Mesoporous silica nanoparticles as diagnostic and therapeutic tools: how can they combat bacterial infection?

Didem Sen Karaman, Suvi Manner, Jessica Rosenholm

Research output: Contribution to journalArticleScientificpeer-review

11 Citations (Scopus)

Abstract

Nanoparticle-based drug delivery is one of the most promising approaches to overcome the challenges in the delivery of therapeutic compounds to the site of interest. The size of particles on the nanoscale provides them access to many otherwise inaccessible areas in the body. With the aid of nanoparticle-based drug-delivery systems, the drug of interest can be accumulated at the necessary site whereby the penetration of the drug through the target cells is improved. The essential aim of drug delivery is not only to improve efficacy, safety and/or patient comfort but also the personalization of therapies tailoring the design of the drug-delivery systems. With the sophisticated design of nanoparticles, prominent therapeutic and diagnostic functionalities can be obtained that are quite distinctive from those obtainable by conventional approaches.

An increasing number of bacterial infections are caused by antibiotic-resistant strains and persistent biofilms, which are structured communities of bacterial cells embedded in a self-produced matrix, and attributed to a variety of chronic infections [1]. Implementation of nanoparticle-based antibacterial treatments and diagnosis is currently considered one of the most promising strategies to overcome the challenges of bacterial infections, such as the increasing treatment failures caused by antimicrobial resistance and the persistent nature of biofilms in the treatments; as well as the declined investments in antimicrobial drug discovery during the past few decades [2]. The groundbreaking approaches in combating bacterial infections has been devoted to the utilization of nanoparticles as versatile tools for the diagnosis as well as prevention (e.g., vaccination and medical devices) and treatment of bacterial infections [3].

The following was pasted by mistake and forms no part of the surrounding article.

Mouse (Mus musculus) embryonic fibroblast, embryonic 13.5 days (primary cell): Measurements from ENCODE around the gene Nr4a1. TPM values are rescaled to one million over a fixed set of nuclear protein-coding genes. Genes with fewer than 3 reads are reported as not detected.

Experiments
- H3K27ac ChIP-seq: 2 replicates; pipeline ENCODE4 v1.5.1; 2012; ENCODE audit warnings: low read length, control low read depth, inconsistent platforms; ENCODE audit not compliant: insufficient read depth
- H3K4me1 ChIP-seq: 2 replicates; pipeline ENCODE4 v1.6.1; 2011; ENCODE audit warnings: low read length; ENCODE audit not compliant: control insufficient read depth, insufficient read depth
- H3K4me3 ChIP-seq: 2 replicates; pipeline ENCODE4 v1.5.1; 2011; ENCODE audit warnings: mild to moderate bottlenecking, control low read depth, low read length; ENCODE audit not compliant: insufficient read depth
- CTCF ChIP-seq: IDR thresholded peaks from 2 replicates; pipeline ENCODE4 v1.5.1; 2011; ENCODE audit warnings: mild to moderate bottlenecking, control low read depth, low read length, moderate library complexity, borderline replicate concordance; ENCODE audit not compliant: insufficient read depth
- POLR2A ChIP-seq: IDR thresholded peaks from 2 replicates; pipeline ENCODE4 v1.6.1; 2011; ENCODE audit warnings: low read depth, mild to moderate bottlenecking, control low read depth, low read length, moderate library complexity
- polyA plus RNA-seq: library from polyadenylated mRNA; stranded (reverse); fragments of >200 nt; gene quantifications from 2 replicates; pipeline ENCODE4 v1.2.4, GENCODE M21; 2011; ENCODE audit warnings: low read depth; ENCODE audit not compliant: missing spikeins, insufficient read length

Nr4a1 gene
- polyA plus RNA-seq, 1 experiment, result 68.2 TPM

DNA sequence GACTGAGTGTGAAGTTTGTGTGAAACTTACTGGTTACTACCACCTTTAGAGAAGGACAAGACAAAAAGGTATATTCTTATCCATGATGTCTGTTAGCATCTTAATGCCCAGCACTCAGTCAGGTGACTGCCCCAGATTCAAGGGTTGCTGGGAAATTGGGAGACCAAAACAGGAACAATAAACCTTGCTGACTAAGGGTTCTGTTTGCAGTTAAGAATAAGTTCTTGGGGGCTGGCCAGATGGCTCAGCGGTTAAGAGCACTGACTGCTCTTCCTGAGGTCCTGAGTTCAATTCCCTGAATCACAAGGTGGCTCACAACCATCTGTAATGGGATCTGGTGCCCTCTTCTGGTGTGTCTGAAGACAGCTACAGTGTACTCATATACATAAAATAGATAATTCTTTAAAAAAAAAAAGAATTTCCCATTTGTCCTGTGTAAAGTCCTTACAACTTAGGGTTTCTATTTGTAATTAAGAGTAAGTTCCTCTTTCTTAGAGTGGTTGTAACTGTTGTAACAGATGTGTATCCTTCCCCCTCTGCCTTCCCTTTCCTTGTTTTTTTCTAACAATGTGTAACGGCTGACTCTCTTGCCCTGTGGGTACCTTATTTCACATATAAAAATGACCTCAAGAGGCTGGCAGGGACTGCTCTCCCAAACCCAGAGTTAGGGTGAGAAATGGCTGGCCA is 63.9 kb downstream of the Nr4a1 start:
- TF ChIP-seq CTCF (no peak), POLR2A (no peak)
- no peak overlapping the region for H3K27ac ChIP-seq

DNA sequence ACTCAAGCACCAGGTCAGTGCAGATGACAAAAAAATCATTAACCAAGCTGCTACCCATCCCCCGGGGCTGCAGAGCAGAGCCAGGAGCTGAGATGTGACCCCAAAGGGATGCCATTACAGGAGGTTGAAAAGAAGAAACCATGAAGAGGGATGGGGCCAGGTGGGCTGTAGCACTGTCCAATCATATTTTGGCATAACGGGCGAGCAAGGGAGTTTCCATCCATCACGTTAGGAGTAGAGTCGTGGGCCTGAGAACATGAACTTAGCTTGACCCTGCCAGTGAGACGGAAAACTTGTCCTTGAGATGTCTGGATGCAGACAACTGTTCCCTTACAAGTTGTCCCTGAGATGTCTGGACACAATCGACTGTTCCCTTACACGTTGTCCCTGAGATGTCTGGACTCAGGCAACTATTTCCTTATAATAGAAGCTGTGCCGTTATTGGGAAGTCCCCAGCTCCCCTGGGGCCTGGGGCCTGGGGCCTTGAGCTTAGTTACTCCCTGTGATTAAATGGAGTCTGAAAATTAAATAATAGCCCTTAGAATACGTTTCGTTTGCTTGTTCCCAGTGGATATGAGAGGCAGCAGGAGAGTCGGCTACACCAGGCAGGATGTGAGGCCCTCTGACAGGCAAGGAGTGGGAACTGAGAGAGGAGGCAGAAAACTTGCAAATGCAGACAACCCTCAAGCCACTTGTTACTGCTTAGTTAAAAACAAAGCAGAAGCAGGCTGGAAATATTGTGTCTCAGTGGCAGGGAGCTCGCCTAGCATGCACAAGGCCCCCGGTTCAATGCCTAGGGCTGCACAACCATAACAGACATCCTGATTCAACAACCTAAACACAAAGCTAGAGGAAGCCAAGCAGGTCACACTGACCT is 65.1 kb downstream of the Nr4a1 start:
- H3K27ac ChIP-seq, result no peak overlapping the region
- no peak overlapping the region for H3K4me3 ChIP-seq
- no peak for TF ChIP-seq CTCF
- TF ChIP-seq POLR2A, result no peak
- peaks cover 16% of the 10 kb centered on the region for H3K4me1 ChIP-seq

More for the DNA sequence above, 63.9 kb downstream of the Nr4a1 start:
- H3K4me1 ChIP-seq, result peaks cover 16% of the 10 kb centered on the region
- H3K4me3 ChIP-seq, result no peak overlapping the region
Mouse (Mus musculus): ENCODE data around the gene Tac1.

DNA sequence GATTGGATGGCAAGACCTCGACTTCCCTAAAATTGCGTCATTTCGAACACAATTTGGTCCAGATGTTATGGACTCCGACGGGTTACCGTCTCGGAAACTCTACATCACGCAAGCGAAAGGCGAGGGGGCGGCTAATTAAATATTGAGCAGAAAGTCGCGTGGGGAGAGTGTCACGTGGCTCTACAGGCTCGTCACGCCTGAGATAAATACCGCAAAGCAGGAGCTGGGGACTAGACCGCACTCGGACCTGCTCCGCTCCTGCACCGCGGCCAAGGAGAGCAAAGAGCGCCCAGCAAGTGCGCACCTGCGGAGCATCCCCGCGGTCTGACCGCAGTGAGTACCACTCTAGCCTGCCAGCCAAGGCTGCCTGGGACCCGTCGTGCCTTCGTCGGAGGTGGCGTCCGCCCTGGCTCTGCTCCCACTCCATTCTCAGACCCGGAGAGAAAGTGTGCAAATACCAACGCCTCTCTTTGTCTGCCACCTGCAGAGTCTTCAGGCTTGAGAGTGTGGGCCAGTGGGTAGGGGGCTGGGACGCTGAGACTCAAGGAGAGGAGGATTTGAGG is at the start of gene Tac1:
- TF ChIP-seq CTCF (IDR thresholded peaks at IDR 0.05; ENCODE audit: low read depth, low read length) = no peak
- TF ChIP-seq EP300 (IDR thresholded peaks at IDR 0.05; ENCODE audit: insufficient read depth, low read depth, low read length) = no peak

Original languageUndefined/Unknown
Pages (from-to)241–244
JournalTherapeutic Delivery
Volume9
Issue number4
DOIs
Publication statusPublished - 2018
MoE publication typeA1 Journal article-refereed

Keywords

  • biofilms
  • Bacterial biofilms
  • Anti-biofilm
  • mesoporous silica nanoparticles
  • infections
  • Nanoantibiotics

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